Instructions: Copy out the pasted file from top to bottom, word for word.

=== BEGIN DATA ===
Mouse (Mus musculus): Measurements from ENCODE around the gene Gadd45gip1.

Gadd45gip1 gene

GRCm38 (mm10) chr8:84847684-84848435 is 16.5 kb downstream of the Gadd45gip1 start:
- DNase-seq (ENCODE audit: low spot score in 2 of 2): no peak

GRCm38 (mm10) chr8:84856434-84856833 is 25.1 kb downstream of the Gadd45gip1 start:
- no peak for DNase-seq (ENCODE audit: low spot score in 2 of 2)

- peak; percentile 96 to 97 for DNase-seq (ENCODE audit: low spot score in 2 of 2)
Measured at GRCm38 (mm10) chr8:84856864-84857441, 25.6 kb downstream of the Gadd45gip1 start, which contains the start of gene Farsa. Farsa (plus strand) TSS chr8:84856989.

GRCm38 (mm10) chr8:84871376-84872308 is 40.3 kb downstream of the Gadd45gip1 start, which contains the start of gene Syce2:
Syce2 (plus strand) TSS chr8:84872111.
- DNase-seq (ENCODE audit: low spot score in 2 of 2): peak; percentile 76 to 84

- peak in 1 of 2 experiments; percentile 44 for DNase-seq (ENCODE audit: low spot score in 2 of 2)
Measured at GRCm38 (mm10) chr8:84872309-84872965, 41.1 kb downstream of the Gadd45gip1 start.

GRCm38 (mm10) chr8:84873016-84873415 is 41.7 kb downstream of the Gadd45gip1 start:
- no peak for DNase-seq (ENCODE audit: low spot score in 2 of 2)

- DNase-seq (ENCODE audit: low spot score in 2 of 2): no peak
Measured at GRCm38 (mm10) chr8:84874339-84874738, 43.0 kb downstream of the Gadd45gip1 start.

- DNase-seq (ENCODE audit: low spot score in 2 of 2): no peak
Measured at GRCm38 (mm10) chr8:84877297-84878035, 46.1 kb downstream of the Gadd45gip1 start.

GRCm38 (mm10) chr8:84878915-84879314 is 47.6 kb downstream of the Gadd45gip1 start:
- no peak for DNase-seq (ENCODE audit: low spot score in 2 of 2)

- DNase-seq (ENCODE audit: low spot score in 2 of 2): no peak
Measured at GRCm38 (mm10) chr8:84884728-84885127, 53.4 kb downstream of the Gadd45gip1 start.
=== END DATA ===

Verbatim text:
Mouse (Mus musculus): Measurements from ENCODE around the gene Gadd45gip1.

Gadd45gip1 gene

GRCm38 (mm10) chr8:84847684-84848435 is 16.5 kb downstream of the Gadd45gip1 start:
- DNase-seq (ENCODE audit: low spot score in 2 of 2): no peak

GRCm38 (mm10) chr8:84856434-84856833 is 25.1 kb downstream of the Gadd45gip1 start:
- no peak for DNase-seq (ENCODE audit: low spot score in 2 of 2)

- peak; percentile 96 to 97 for DNase-seq (ENCODE audit: low spot score in 2 of 2)
Measured at GRCm38 (mm10) chr8:84856864-84857441, 25.6 kb downstream of the Gadd45gip1 start, which contains the start of gene Farsa. Farsa (plus strand) TSS chr8:84856989.

GRCm38 (mm10) chr8:84871376-84872308 is 40.3 kb downstream of the Gadd45gip1 start, which contains the start of gene Syce2:
Syce2 (plus strand) TSS chr8:84872111.
- DNase-seq (ENCODE audit: low spot score in 2 of 2): peak; percentile 76 to 84

- peak in 1 of 2 experiments; percentile 44 for DNase-seq (ENCODE audit: low spot score in 2 of 2)
Measured at GRCm38 (mm10) chr8:84872309-84872965, 41.1 kb downstream of the Gadd45gip1 start.

GRCm38 (mm10) chr8:84873016-84873415 is 41.7 kb downstream of the Gadd45gip1 start:
- no peak for DNase-seq (ENCODE audit: low spot score in 2 of 2)

- DNase-seq (ENCODE audit: low spot score in 2 of 2): no peak
Measured at GRCm38 (mm10) chr8:84874339-84874738, 43.0 kb downstream of the Gadd45gip1 start.

- DNase-seq (ENCODE audit: low spot score in 2 of 2): no peak
Measured at GRCm38 (mm10) chr8:84877297-84878035, 46.1 kb downstream of the Gadd45gip1 start.

GRCm38 (mm10) chr8:84878915-84879314 is 47.6 kb downstream of the Gadd45gip1 start:
- no peak for DNase-seq (ENCODE audit: low spot score in 2 of 2)

- DNase-seq (ENCODE audit: low spot score in 2 of 2): no peak
Measured at GRCm38 (mm10) chr8:84884728-84885127, 53.4 kb downstream of the Gadd45gip1 start.